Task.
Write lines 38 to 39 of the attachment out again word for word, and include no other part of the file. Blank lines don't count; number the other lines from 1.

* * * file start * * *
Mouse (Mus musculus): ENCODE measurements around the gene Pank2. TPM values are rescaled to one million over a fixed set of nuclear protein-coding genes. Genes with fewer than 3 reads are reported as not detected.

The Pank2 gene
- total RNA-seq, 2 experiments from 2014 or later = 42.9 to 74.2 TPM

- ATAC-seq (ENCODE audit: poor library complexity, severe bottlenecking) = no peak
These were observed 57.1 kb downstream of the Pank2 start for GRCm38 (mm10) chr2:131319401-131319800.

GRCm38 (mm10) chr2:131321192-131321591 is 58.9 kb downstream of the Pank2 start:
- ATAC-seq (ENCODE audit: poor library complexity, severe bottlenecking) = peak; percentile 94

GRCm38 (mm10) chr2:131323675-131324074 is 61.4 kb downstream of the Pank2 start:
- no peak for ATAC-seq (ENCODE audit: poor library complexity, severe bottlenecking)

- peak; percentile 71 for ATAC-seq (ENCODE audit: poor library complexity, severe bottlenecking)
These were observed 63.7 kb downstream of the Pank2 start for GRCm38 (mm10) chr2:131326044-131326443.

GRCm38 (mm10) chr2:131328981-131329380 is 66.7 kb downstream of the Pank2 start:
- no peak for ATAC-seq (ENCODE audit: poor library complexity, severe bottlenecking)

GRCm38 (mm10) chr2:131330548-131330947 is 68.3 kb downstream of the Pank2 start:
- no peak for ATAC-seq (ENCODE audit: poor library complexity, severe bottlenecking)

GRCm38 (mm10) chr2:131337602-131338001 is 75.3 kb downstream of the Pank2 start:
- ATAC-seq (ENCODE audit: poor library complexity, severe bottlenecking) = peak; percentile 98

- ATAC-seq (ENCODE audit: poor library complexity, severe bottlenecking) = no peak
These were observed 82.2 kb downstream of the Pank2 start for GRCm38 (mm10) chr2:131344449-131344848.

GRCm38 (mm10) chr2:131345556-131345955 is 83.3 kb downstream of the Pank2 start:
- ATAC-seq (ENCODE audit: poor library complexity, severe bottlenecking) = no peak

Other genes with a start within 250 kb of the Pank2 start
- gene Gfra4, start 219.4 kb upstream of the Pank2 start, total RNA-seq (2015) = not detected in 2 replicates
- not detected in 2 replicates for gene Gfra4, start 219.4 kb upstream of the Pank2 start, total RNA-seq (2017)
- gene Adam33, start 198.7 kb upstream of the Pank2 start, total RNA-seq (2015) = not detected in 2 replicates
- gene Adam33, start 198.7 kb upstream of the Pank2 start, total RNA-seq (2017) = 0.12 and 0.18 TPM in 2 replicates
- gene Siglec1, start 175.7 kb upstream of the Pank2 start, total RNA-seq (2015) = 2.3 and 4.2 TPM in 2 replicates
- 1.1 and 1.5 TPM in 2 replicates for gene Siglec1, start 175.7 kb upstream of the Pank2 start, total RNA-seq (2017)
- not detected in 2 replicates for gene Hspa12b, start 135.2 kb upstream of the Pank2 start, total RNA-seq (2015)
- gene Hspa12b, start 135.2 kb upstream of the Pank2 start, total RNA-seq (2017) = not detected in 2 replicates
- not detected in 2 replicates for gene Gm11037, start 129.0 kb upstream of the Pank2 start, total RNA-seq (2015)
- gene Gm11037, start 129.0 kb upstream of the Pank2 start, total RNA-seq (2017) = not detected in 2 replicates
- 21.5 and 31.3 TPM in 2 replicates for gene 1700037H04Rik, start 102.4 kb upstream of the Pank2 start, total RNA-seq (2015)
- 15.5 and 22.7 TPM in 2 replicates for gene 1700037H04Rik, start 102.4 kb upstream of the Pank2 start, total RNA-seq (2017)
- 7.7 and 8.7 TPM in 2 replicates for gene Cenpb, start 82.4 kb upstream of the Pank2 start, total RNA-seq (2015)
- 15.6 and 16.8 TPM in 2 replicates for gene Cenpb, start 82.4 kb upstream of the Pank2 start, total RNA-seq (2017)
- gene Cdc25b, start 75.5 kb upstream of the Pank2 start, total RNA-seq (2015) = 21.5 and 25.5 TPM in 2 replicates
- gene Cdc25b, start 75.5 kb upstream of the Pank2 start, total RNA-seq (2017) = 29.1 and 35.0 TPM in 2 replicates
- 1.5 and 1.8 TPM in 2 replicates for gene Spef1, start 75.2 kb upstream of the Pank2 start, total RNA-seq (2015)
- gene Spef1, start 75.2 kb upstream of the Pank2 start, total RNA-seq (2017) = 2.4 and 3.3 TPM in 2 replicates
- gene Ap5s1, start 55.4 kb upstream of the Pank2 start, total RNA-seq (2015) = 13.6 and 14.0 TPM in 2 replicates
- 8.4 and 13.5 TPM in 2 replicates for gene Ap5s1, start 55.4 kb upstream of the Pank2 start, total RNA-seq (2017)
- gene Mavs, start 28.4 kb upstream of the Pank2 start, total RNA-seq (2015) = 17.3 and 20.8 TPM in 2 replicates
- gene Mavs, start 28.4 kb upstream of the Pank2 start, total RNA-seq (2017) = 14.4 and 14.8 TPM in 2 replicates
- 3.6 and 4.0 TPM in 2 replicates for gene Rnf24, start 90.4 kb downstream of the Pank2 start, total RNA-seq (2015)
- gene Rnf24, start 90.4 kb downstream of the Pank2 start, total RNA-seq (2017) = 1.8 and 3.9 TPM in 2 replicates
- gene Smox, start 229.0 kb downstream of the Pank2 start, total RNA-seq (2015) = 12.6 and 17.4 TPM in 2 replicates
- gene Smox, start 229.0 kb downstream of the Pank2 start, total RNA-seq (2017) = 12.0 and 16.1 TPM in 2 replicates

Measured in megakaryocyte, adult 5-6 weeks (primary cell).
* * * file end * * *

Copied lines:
- gene Cdc25b, start 75.5 kb upstream of the Pank2 start, total RNA-seq (2017) = 29.1 and 35.0 TPM in 2 replicates
- 1.5 and 1.8 TPM in 2 replicates for gene Spef1, start 75.2 kb upstream of the Pank2 start, total RNA-seq (2015)